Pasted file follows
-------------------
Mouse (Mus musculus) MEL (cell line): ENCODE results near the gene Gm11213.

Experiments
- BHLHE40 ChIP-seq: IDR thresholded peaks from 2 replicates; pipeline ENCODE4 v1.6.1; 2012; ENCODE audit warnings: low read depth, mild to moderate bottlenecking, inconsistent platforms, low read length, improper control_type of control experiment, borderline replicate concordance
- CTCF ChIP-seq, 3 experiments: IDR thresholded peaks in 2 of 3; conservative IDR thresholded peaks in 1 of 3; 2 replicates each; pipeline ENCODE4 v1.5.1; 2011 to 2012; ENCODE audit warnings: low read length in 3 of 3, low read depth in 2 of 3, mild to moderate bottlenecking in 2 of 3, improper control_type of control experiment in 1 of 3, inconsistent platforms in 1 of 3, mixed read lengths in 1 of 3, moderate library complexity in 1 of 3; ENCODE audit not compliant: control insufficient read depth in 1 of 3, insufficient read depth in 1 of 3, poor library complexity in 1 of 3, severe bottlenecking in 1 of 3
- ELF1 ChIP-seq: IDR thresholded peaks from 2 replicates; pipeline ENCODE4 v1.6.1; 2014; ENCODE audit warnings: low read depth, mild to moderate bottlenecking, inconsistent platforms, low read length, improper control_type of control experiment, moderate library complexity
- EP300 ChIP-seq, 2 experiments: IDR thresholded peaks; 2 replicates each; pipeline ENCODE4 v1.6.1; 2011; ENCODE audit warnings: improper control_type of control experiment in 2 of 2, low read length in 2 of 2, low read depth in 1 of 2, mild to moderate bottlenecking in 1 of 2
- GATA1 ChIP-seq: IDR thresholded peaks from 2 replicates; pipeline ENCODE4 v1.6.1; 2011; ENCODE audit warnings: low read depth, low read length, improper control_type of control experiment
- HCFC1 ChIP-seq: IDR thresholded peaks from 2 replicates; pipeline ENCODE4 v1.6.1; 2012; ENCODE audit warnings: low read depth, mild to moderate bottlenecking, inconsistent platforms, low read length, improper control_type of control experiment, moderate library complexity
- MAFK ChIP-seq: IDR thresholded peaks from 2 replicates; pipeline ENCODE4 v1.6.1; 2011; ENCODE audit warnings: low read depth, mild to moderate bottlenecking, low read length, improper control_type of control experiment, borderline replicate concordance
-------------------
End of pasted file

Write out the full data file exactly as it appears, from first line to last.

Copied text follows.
Mouse (Mus musculus) MEL (cell line): ENCODE results near the gene Gm11213.

Experiments
- BHLHE40 ChIP-seq: IDR thresholded peaks from 2 replicates; pipeline ENCODE4 v1.6.1; 2012; ENCODE audit warnings: low read depth, mild to moderate bottlenecking, inconsistent platforms, low read length, improper control_type of control experiment, borderline replicate concordance
- CTCF ChIP-seq, 3 experiments: IDR thresholded peaks in 2 of 3; conservative IDR thresholded peaks in 1 of 3; 2 replicates each; pipeline ENCODE4 v1.5.1; 2011 to 2012; ENCODE audit warnings: low read length in 3 of 3, low read depth in 2 of 3, mild to moderate bottlenecking in 2 of 3, improper control_type of control experiment in 1 of 3, inconsistent platforms in 1 of 3, mixed read lengths in 1 of 3, moderate library complexity in 1 of 3; ENCODE audit not compliant: control insufficient read depth in 1 of 3, insufficient read depth in 1 of 3, poor library complexity in 1 of 3, severe bottlenecking in 1 of 3
- ELF1 ChIP-seq: IDR thresholded peaks from 2 replicates; pipeline ENCODE4 v1.6.1; 2014; ENCODE audit warnings: low read depth, mild to moderate bottlenecking, inconsistent platforms, low read length, improper control_type of control experiment, moderate library complexity
- EP300 ChIP-seq, 2 experiments: IDR thresholded peaks; 2 replicates each; pipeline ENCODE4 v1.6.1; 2011; ENCODE audit warnings: improper control_type of control experiment in 2 of 2, low read length in 2 of 2, low read depth in 1 of 2, mild to moderate bottlenecking in 1 of 2
- GATA1 ChIP-seq: IDR thresholded peaks from 2 replicates; pipeline ENCODE4 v1.6.1; 2011; ENCODE audit warnings: low read depth, low read length, improper control_type of control experiment
- HCFC1 ChIP-seq: IDR thresholded peaks from 2 replicates; pipeline ENCODE4 v1.6.1; 2012; ENCODE audit warnings: low read depth, mild to moderate bottlenecking, inconsistent platforms, low read length, improper control_type of control experiment, moderate library complexity
- MAFK ChIP-seq: IDR thresholded peaks from 2 replicates; pipeline ENCODE4 v1.6.1; 2011; ENCODE audit warnings: low read depth, mild to moderate bottlenecking, low read length, improper control_type of control experiment, borderline replicate concordance